So the way things are done have very little to do with the needs of the individual student. What a young person needs is a good solid education, but that is a matter of quality as opposed to the time it takes. I don't know how long it does take, but I left school at fifteen because of illness and I'd say I had enough; my education wasn't over, but that level of tutoring, supervision and coercion had no longer been necessary for some time. After that, young people need to get the qualifications and training that they need to do whatever it is they want to do next. Not for the rest of their lives.
It's not only that it is some decades since a time when most people expected to get a job and keep doing it until they retired – I reckon most people still stick to roughly the same work for most of their working lives. It's that adolescence is a stage of identity crisis which can continue well into one's twenties. Even then, things can change and people need to adapt. The very idea that we can get all our learning out of the way in one go at one stage of life is both naïve and somewhat tragic.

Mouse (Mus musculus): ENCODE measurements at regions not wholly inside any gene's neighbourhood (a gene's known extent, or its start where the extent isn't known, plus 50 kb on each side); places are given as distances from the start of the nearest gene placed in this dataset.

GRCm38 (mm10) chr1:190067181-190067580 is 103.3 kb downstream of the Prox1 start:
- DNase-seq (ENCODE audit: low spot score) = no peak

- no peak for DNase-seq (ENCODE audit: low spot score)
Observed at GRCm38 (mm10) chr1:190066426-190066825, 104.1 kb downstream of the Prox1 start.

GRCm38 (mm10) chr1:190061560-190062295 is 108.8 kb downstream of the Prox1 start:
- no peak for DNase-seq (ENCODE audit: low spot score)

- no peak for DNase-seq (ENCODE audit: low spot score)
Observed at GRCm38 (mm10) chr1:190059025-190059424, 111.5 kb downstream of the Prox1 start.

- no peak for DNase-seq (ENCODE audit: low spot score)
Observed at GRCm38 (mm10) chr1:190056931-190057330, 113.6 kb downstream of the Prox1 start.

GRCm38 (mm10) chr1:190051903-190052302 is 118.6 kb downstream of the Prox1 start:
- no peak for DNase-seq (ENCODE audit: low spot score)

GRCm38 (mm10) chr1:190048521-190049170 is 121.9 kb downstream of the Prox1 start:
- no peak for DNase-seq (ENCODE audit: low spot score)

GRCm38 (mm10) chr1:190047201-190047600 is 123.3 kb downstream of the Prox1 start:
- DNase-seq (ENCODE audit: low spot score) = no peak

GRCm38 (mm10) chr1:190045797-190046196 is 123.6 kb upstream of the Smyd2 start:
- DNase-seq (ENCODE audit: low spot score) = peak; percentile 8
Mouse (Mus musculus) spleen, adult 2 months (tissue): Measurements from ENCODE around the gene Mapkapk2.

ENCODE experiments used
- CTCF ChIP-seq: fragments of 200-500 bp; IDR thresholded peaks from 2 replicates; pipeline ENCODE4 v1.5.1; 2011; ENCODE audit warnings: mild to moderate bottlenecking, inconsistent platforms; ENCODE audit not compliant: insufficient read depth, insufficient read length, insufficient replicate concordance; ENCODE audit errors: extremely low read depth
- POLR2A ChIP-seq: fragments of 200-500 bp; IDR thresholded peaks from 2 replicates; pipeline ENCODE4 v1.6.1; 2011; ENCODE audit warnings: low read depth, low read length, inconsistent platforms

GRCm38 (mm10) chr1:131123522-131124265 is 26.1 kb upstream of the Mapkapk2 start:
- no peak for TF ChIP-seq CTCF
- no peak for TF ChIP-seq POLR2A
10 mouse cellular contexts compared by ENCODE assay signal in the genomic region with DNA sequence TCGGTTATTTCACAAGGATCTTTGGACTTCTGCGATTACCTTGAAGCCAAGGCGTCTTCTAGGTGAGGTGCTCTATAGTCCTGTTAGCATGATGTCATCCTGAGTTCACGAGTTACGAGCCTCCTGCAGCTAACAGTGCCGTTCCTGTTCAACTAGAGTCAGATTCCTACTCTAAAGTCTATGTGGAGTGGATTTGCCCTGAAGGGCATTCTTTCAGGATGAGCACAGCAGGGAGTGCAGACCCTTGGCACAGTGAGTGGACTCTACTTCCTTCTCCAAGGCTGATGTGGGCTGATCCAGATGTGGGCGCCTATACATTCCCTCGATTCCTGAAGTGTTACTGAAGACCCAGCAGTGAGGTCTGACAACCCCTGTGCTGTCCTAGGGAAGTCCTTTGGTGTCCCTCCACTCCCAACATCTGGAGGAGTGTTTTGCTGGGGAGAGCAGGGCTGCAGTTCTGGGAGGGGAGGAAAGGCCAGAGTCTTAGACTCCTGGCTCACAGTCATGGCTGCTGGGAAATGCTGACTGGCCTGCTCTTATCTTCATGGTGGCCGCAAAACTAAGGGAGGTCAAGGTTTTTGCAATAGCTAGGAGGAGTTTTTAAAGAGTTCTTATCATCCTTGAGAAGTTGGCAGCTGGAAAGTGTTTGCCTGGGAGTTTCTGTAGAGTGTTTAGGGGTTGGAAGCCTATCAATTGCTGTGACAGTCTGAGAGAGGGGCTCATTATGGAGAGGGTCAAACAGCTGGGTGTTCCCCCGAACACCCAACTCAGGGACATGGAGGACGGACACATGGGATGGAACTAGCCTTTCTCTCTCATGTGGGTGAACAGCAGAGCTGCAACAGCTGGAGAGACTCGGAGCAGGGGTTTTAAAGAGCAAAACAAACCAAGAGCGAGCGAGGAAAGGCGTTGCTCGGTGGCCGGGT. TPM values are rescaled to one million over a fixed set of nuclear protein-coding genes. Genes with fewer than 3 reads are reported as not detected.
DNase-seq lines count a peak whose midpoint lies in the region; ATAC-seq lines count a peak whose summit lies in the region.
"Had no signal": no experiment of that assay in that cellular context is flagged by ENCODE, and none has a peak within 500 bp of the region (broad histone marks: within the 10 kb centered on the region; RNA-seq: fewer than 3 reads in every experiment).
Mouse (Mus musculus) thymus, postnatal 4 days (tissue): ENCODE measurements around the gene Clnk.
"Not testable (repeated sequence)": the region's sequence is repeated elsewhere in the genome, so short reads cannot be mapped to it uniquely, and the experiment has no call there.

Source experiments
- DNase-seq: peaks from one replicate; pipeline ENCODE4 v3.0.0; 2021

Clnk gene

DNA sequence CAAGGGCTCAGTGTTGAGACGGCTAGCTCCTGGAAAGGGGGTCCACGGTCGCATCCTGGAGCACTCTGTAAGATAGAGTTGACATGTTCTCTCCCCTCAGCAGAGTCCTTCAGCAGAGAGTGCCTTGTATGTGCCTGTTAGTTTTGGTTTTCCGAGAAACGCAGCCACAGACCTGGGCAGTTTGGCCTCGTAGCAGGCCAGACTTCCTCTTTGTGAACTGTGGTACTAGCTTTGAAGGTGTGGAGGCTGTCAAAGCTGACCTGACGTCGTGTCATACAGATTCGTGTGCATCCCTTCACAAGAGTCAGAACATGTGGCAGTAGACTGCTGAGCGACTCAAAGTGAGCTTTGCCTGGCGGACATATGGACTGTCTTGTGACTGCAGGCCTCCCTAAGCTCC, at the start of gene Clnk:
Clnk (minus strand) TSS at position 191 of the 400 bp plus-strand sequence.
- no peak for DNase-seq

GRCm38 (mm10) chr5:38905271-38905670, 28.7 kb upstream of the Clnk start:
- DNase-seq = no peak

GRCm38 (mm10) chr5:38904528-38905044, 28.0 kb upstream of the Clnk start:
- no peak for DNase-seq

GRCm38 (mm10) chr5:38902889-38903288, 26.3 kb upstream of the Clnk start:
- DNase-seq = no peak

The primary objective of school education should be to give young people the skills and motivation to learn. If you keep talking at them for years on end, some of it might sink in before the law says they're allowed to go, but if you teach them how to learn, they will keep doing it on their own steam. The most valuable thing a school can give to a child and that can't be measured. This, together with a culture, as opposed to a catchphrase, of lifelong learning, would mean that whatever happens, people could dip into education and training when the need or desire arose.
But this wouldn't provide very many objective statistics – at least not any time soon – by which we might judge a government's investment in education. So instead, they're increasing the length of compulsory education. A person will now be able to marry, have children and be obliged to pay tax before they are allowed to leave school or college. Having bought more time, there will be more exam results to boast of. And it will all look very good, whether it serves any useful purpose or not.
One of the best ideas I heard was the idea of being able to "bank" your sixth-form years.
So at 16, if you had no idea what you wanted to do, you could go out into the world and earn a living as an adult doing a regular job of the sort that doesn't require particular qualifications. And you might end up doing that happily ever after.